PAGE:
Program managers often see monitoring and evaluation as a painful process that they are forced into by funders. However, the WASH Impact Network believes that the information programs collect should empower them to make better decisions for the communities they serve. Asking the right questions can unlock answers to questions such as “what matters most to the communities we work in” or “how can we reach more people, more effectively”. Simple monitoring and evaluation (M&E) can be one of the best ways to understand the water, sanitation, and hygiene (WASH) problem your program is trying to solve.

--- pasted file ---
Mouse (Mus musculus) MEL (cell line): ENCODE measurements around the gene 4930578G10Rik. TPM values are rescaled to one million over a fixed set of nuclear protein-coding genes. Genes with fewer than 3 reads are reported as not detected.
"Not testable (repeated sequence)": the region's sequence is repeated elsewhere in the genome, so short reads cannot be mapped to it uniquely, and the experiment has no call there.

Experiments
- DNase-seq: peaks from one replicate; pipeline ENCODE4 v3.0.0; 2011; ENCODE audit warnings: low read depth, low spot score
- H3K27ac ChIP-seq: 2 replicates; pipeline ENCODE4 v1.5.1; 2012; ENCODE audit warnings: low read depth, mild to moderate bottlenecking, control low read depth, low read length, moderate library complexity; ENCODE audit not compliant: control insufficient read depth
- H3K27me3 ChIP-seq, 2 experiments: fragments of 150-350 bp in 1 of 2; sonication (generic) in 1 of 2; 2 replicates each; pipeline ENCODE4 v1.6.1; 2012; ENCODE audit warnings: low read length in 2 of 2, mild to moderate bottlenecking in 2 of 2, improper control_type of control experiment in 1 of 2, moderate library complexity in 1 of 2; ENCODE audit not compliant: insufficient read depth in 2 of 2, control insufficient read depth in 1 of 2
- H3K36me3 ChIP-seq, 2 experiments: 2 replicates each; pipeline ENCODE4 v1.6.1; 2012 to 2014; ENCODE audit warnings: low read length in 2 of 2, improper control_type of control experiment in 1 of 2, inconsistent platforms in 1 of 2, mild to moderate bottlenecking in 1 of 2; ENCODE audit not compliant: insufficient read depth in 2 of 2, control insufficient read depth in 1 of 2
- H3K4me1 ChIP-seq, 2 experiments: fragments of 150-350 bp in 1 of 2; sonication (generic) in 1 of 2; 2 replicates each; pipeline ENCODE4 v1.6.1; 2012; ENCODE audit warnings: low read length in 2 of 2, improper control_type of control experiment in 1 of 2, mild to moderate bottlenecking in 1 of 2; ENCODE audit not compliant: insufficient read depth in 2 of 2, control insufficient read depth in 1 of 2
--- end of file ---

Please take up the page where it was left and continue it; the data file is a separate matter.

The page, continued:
A quick note on definitions - for the purposes of simplicity within this article, monitoring will be defined as a process that answers the question “is my program working the way it is supposed to?”, and evaluation will be defined as answering the question “did my program have the effect it was supposed to, and how big an effect did it have?”. The piece that connects the idea behind what a program manager wants their program to do and why they think that will happen will be called the “theory of change”. A theory of change maps out the different steps a program will progress through to create the desired change that happens at the end of a program – for example, our desired change could be fewer people getting sick from water-borne diseases. By breaking a program into these logical steps, you can create short- and medium-term goals that will eventually lead towards longer-term goals, and even act as a warning signal if something is going wrong that could prevent overall success. Within each of those steps there are certain assumptions – assumptions that can be examined and tested using monitoring. Creating a theory of change as a first step allows you to identify any large assumptions, make changes to the program design to avoid possible mistakes, and increase the chances of your program having the desired effect.